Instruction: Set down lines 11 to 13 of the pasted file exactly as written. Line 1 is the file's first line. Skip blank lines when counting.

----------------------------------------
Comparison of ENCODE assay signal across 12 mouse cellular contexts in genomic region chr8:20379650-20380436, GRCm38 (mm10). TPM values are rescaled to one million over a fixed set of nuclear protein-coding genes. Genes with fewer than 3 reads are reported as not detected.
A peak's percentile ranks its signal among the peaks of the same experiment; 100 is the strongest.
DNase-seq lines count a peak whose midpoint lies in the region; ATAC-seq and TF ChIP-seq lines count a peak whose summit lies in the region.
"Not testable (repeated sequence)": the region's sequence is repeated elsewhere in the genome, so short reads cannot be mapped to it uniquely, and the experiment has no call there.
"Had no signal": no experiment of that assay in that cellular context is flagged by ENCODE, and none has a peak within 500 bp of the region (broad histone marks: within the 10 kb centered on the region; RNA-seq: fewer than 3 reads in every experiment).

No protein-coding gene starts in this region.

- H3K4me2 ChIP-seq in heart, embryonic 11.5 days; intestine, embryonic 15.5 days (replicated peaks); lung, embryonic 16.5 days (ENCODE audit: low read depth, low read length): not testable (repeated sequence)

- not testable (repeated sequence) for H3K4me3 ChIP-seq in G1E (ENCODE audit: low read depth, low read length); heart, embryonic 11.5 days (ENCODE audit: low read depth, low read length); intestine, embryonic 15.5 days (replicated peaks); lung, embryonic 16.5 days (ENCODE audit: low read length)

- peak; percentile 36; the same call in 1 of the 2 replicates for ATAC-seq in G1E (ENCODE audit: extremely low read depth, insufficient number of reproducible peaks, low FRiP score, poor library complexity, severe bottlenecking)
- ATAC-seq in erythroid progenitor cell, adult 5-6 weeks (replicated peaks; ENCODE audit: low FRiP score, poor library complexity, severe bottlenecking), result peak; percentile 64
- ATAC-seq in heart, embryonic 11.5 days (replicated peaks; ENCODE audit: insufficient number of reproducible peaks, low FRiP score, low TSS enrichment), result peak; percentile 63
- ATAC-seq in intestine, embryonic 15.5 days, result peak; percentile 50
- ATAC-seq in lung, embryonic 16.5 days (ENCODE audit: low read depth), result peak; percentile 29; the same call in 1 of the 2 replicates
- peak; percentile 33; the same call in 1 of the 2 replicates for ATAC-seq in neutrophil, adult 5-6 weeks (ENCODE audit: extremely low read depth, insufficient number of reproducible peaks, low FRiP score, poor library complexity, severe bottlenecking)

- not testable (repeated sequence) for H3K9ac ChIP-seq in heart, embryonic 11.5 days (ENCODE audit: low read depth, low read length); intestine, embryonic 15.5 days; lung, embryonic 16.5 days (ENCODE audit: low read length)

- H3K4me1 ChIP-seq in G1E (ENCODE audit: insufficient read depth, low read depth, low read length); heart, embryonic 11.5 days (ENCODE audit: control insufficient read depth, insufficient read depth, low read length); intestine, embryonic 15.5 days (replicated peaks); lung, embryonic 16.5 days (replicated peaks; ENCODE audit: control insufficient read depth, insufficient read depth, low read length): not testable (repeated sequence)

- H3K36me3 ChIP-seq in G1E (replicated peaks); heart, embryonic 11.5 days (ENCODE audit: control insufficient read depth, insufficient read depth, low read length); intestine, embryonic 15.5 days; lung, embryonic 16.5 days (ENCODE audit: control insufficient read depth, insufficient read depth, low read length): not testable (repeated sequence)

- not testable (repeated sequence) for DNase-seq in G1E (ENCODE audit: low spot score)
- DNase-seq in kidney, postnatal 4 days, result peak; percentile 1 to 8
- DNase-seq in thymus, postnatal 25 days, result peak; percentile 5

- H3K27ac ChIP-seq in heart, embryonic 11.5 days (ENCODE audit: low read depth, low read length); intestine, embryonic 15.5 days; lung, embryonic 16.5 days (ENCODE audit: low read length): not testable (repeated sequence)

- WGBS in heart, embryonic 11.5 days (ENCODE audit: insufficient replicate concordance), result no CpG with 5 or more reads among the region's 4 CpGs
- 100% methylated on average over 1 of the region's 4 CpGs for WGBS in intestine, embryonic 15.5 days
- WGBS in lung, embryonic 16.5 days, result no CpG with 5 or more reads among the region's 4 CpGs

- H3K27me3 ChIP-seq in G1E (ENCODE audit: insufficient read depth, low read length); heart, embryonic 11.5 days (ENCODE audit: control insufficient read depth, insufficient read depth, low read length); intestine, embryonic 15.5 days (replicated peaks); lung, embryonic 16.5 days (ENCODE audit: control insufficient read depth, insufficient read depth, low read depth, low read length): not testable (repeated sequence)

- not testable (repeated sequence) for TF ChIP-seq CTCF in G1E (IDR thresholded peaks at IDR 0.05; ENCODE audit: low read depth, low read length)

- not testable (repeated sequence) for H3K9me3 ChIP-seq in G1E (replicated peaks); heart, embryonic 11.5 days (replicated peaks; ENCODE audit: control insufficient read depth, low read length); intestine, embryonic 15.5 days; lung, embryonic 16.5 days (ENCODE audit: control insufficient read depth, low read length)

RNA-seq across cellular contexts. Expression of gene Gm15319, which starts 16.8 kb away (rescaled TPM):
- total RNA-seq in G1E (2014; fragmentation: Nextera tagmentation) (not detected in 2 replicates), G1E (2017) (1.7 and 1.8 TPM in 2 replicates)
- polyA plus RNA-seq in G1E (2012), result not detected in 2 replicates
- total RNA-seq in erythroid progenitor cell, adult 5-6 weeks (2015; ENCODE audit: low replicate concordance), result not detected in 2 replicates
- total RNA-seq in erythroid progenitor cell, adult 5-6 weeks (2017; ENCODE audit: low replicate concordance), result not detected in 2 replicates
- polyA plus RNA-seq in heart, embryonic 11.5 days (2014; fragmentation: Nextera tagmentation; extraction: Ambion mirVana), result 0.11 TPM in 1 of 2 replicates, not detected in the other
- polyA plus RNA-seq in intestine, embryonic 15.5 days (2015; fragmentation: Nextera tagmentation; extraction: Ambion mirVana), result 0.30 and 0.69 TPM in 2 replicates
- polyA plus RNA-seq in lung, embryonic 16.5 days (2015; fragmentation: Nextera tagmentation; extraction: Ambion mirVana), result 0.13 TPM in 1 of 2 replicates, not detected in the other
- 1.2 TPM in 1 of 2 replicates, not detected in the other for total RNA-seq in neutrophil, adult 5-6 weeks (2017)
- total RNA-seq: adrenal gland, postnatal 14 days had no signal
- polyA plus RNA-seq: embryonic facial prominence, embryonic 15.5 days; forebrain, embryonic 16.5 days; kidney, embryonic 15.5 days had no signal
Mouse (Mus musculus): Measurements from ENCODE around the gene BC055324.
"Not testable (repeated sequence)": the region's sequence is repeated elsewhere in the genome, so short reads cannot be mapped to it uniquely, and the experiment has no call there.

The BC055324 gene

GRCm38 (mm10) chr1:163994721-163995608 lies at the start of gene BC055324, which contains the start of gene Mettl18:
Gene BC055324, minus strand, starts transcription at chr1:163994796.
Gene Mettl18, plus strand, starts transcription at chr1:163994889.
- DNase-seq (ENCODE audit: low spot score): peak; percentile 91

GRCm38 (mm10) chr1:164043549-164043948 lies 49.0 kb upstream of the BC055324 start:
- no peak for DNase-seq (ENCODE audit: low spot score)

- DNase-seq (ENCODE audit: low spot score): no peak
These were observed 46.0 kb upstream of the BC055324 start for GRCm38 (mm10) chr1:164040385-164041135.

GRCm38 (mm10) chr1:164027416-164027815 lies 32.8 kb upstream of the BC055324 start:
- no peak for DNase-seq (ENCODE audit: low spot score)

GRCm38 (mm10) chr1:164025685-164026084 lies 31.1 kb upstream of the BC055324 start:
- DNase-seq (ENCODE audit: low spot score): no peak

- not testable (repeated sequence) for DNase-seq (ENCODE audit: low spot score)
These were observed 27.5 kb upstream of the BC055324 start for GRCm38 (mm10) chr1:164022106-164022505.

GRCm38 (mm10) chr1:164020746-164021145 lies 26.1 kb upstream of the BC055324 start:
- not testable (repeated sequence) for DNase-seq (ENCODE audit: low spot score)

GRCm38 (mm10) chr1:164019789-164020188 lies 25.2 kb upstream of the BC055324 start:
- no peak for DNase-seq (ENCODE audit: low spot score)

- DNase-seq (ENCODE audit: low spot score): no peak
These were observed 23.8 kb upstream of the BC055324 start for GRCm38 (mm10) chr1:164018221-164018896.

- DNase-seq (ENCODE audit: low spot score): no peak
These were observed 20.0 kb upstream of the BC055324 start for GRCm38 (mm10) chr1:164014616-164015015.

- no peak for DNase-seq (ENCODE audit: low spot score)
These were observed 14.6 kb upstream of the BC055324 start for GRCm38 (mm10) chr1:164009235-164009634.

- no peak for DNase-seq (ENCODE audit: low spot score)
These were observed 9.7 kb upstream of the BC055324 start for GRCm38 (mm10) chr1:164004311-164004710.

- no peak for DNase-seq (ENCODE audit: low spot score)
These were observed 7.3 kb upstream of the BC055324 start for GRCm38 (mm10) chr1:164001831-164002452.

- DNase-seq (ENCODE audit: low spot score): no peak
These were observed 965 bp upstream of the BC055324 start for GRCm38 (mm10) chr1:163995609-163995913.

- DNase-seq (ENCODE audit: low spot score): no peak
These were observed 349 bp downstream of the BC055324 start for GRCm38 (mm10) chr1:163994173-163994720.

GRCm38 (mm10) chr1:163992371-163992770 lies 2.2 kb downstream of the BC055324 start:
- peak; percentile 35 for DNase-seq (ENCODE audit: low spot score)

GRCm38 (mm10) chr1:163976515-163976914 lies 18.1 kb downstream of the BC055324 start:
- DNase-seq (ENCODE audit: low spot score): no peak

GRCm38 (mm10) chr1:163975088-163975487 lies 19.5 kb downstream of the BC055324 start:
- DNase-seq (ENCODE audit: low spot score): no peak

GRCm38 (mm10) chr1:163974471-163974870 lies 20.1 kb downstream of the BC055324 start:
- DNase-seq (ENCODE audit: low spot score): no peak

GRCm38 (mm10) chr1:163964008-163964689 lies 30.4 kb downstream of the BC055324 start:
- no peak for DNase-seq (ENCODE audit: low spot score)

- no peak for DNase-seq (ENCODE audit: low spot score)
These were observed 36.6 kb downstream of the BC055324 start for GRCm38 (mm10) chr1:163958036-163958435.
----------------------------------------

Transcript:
- ATAC-seq in heart, embryonic 11.5 days (replicated peaks; ENCODE audit: insufficient number of reproducible peaks, low FRiP score, low TSS enrichment), result peak; percentile 63
- ATAC-seq in intestine, embryonic 15.5 days, result peak; percentile 50
- ATAC-seq in lung, embryonic 16.5 days (ENCODE audit: low read depth), result peak; percentile 29; the same call in 1 of the 2 replicates